Take Me Out to the Ball Game!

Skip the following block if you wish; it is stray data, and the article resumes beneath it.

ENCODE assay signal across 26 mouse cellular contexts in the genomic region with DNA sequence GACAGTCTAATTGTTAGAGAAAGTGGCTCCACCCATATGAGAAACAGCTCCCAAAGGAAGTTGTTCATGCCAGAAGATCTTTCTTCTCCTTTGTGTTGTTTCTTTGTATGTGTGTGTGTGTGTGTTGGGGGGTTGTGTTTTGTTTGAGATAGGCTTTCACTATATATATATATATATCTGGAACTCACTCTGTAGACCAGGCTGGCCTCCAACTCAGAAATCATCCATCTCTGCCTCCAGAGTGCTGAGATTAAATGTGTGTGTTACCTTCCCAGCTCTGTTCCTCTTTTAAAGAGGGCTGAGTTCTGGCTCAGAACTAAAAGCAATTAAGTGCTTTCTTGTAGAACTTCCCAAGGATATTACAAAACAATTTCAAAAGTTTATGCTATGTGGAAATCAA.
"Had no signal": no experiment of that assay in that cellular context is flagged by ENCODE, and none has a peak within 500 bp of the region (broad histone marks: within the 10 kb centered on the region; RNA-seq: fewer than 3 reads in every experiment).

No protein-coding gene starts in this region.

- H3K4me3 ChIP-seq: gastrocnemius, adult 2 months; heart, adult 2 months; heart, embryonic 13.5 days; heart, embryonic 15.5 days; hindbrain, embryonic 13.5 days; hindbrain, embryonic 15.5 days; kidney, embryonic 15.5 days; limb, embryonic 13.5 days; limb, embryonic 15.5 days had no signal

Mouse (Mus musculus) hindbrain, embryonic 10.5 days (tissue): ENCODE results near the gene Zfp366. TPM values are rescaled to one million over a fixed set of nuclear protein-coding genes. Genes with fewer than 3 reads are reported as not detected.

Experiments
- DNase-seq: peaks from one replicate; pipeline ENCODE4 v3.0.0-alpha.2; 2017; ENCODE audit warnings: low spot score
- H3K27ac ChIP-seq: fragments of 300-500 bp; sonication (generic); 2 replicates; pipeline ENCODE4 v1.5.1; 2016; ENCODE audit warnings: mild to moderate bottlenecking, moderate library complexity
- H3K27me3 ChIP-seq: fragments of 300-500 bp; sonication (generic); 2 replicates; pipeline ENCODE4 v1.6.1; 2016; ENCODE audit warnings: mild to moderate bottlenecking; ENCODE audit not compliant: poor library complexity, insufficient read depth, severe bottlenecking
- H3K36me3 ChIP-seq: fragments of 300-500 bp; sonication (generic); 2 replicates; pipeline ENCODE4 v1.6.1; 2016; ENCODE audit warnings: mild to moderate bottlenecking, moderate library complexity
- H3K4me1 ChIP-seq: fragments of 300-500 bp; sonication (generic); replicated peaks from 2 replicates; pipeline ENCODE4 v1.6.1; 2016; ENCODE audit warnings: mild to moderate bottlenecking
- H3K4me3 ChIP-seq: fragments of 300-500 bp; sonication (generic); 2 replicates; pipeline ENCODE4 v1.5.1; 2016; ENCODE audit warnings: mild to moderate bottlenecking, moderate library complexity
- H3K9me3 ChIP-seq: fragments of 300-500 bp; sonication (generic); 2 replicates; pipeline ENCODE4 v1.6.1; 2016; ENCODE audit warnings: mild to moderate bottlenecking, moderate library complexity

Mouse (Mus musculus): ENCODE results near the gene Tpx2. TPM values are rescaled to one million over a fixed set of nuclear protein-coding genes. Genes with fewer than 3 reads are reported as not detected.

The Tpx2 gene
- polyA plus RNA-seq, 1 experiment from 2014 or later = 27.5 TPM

From the sandlot to stadiums seating over fifty thousand people, the game of baseball has provided people of all ages with a common foundation; a sport we can all a part of the American culture. Though its concept sounds simple, a game involving a ball and a bat, millions of people all over the world have sought involvement in it by either playing at some level, or just sitting back and watching a game. With professional baseball attracting more and more fans each year, no one knows what limits this sport can reach. Through the one hundred and five years of baseball I would say it is a major part of our culture here in America. In the middle of the19th century baseball was primarily popular among local clubs in the Northeast, often made up of members of the same occupation. Eventually, competition broadened, and an organization to promote standardized rules and facilitate scheduling, the National Association of Baseball Players, was formed in 1858. The movement of Union soldiers during the Civil War helped to spread the game, and increased opportunities for leisure, improved communications, and easier travel after the war fostered a wider competitive base and increased interest. This association is what started baseball. Baseball has many players who changed the way baseball has been played forever. The years between 1920 and World War II were the heyday of Babe Ruth, the game's preeminent legend. Other stars made their names as well: Ruth's durable New York Yankee teammate, Lou Gehrig; the contentious batting champion Ty Cobb; outstanding pitchers like Lefty Grovh, Dizzy Deah, and Walter Johnson; graceful Yankee center fielder Joe DiMaggio; and sluggers Hank Greenberg and Jimmie Foxh, among others. Fans flocked to the large stadiums built in the 1920s. I believe these players made the players we have today. These players are sports legends because they way the played. They gave baseball its name. By the fall of 1942